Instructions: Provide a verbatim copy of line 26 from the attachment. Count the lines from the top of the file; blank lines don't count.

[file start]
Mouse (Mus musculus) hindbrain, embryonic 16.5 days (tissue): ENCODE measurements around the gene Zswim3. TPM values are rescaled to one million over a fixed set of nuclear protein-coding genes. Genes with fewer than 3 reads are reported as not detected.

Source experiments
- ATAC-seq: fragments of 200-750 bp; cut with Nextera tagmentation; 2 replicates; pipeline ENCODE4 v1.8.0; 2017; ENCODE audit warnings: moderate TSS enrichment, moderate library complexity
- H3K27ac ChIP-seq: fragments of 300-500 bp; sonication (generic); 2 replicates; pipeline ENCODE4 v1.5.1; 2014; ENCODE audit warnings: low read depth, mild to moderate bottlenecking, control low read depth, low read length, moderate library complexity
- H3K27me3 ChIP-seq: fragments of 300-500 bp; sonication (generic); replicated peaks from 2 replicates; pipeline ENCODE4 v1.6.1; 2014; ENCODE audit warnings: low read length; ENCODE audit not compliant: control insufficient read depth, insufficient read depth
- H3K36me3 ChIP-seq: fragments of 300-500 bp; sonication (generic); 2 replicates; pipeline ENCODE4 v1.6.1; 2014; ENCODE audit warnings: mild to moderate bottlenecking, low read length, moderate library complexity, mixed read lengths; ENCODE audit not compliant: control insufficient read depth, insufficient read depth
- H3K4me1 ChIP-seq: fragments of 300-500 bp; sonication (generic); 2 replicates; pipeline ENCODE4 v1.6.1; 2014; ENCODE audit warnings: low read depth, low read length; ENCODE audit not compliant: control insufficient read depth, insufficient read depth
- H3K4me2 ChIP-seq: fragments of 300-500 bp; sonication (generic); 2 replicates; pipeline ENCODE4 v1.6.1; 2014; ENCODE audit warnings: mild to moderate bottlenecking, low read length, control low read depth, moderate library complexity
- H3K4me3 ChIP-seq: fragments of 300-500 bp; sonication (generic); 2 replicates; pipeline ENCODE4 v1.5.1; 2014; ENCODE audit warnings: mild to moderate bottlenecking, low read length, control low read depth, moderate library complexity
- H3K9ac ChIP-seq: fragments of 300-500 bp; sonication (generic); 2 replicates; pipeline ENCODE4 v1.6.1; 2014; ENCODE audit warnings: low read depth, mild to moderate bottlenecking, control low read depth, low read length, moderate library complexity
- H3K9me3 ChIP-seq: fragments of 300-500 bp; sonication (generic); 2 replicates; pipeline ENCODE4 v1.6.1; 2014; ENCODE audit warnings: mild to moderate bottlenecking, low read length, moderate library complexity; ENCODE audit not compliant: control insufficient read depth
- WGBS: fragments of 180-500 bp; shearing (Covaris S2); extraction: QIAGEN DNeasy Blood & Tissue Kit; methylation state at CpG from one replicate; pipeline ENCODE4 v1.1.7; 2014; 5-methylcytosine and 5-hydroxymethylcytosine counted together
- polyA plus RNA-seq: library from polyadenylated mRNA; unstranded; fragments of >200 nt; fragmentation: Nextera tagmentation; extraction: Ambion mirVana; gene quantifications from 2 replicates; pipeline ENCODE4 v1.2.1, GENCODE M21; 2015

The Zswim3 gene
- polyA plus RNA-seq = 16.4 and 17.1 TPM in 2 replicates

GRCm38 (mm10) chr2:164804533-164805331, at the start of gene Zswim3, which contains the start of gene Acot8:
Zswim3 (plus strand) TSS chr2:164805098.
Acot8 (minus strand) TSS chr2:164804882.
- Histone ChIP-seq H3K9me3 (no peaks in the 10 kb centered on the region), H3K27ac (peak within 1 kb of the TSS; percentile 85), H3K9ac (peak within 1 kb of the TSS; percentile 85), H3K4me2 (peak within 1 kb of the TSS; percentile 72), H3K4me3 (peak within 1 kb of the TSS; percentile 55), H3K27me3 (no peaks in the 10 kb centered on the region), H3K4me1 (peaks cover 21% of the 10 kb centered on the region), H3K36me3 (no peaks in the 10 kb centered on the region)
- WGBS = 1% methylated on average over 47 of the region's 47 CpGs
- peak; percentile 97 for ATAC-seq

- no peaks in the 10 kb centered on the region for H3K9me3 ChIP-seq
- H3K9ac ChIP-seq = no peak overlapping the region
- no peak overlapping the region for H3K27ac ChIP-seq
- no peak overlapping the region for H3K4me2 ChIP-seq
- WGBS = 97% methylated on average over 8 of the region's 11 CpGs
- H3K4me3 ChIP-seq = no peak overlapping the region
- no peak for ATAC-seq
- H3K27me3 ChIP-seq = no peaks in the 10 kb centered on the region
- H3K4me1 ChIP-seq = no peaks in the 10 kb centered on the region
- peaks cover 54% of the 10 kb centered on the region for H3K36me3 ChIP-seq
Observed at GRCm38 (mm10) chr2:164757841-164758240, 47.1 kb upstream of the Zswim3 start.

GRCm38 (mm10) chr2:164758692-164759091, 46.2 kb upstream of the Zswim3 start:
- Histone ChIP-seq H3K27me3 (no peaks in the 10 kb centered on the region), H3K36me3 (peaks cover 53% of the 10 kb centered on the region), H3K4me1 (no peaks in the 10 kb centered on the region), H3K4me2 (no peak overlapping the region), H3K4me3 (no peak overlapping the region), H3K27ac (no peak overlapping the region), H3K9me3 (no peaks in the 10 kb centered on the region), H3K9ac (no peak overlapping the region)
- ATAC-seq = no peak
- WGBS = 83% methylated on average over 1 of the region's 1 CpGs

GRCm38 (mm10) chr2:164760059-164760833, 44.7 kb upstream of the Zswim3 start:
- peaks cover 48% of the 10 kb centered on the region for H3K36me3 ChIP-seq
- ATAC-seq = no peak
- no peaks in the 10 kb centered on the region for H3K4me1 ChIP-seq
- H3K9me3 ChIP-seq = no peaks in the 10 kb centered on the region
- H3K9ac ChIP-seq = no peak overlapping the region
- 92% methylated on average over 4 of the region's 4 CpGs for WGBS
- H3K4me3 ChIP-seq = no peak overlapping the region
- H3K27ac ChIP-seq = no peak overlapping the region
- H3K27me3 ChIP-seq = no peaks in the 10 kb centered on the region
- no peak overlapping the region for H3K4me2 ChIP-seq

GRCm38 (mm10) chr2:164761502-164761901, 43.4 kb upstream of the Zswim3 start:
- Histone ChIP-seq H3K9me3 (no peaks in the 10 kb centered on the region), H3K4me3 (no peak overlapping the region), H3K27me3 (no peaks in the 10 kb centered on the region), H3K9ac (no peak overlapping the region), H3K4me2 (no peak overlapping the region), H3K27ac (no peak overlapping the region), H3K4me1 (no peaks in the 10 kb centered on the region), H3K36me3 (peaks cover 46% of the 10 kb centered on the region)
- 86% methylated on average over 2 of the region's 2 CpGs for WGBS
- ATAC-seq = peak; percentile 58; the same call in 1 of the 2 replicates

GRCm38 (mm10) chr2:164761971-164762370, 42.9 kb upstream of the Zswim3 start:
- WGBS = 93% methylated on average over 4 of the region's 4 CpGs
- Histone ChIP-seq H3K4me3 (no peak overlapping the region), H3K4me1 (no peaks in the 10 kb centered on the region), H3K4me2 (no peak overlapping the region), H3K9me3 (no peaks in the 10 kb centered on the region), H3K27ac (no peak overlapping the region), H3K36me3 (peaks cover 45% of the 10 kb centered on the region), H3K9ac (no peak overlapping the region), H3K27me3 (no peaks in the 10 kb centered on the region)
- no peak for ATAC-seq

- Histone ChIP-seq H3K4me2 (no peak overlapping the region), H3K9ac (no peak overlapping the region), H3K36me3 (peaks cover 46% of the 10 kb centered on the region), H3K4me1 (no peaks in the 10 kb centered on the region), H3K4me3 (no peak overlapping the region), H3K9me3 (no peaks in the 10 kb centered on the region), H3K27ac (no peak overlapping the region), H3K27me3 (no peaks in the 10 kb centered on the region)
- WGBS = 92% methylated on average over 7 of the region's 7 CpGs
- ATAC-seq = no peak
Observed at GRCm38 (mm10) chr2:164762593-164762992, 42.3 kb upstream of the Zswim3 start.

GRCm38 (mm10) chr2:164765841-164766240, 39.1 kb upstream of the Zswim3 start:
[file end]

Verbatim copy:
- WGBS = 97% methylated on average over 8 of the region's 11 CpGs